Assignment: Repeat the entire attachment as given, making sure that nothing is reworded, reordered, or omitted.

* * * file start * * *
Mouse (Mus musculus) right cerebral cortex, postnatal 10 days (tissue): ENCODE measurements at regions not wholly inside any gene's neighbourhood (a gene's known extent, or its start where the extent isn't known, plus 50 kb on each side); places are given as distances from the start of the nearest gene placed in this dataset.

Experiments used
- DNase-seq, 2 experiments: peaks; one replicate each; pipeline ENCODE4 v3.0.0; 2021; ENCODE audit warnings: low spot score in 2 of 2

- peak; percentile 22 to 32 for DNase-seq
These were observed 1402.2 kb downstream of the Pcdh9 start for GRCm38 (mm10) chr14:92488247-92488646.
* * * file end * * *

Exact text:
Mouse (Mus musculus) right cerebral cortex, postnatal 10 days (tissue): ENCODE measurements at regions not wholly inside any gene's neighbourhood (a gene's known extent, or its start where the extent isn't known, plus 50 kb on each side); places are given as distances from the start of the nearest gene placed in this dataset.

Experiments used
- DNase-seq, 2 experiments: peaks; one replicate each; pipeline ENCODE4 v3.0.0; 2021; ENCODE audit warnings: low spot score in 2 of 2

- peak; percentile 22 to 32 for DNase-seq
These were observed 1402.2 kb downstream of the Pcdh9 start for GRCm38 (mm10) chr14:92488247-92488646.